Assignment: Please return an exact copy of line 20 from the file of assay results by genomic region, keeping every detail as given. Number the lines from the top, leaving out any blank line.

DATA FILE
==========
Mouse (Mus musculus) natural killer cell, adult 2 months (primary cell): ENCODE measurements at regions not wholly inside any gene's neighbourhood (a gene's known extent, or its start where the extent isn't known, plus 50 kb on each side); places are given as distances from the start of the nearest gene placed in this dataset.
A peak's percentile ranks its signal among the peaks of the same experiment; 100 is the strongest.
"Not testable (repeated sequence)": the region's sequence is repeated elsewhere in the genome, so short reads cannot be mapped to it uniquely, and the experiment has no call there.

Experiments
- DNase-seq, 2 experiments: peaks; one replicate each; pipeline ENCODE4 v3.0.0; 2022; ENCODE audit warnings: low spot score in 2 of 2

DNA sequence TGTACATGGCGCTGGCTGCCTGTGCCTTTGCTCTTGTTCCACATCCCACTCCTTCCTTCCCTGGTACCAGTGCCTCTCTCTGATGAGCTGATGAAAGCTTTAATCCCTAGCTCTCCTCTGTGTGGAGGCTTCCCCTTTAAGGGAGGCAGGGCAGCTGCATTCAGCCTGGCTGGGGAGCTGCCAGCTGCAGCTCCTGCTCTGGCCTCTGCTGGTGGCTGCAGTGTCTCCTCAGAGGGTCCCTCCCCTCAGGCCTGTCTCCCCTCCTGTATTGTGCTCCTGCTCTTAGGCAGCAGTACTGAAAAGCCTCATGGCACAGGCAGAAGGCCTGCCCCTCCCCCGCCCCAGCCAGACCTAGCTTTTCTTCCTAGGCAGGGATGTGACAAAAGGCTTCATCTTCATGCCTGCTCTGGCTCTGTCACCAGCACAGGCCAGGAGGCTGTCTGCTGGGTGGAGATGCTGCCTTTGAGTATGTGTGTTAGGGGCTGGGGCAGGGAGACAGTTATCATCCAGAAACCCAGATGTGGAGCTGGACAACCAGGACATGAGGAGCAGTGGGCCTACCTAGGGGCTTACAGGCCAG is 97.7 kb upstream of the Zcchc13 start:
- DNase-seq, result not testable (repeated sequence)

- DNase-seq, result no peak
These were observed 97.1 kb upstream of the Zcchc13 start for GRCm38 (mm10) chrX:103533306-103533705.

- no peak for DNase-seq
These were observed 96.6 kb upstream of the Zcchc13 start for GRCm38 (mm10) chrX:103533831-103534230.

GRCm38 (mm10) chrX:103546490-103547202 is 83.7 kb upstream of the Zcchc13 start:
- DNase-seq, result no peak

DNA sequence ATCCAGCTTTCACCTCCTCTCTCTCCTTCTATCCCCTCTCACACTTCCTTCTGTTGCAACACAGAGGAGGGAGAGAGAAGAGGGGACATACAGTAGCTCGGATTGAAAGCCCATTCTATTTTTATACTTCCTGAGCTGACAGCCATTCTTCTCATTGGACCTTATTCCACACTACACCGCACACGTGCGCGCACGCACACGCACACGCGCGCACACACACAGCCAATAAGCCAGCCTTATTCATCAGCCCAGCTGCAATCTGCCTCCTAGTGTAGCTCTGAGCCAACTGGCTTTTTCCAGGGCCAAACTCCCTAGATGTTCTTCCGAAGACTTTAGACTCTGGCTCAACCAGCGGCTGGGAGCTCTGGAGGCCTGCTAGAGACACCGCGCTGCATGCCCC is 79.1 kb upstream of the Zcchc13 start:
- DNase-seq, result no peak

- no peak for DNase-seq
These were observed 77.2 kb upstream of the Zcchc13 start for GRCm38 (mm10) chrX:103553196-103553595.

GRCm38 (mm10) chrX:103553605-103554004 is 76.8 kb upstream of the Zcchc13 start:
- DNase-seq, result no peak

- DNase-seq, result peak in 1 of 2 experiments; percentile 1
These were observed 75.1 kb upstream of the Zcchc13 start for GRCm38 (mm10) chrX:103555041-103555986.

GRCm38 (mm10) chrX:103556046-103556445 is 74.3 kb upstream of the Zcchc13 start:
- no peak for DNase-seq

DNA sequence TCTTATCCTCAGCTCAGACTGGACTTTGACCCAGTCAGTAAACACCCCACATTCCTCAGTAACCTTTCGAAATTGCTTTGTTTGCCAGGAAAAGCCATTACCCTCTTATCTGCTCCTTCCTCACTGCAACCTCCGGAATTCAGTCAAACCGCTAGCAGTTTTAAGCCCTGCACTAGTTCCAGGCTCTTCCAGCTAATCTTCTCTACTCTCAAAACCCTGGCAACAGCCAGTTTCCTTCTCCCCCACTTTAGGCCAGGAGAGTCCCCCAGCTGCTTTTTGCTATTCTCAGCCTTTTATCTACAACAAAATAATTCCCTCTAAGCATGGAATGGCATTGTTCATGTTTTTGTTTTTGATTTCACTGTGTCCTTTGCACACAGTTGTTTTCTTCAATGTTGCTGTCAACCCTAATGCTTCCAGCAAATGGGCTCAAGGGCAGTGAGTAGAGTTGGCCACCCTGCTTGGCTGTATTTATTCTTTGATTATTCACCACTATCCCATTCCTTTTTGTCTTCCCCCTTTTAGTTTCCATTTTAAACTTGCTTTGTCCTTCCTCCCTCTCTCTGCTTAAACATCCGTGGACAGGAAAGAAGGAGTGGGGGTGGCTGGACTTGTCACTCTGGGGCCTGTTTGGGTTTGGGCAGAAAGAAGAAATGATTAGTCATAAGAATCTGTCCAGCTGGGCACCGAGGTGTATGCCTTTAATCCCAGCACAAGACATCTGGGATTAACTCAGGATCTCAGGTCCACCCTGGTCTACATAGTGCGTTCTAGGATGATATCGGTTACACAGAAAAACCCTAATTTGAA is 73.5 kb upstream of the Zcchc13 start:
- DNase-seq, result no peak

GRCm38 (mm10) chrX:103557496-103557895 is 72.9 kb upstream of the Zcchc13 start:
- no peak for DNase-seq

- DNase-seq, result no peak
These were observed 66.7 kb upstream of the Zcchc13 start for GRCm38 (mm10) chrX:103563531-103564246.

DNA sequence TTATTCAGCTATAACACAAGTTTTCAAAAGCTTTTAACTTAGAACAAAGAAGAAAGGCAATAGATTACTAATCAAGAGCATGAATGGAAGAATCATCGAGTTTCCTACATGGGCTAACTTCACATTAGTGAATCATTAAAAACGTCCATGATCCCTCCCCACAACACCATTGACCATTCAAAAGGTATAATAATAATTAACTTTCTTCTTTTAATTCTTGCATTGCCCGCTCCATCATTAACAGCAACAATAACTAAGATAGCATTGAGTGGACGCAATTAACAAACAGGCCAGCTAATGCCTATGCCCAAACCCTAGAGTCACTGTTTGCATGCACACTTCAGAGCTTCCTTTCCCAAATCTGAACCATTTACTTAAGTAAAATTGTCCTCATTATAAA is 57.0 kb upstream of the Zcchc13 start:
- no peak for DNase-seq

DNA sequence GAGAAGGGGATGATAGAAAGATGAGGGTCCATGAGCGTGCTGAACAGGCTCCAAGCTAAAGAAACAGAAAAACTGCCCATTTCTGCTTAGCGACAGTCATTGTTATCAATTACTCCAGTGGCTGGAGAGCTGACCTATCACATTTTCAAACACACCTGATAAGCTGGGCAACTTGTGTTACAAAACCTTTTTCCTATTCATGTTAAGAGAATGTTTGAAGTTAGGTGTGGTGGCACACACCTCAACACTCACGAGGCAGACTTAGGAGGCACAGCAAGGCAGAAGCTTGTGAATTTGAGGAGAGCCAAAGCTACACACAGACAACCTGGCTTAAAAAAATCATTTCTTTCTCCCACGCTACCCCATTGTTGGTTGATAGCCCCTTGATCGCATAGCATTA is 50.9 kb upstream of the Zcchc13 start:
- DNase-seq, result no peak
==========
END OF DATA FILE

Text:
- DNase-seq, result peak in 1 of 2 experiments; percentile 1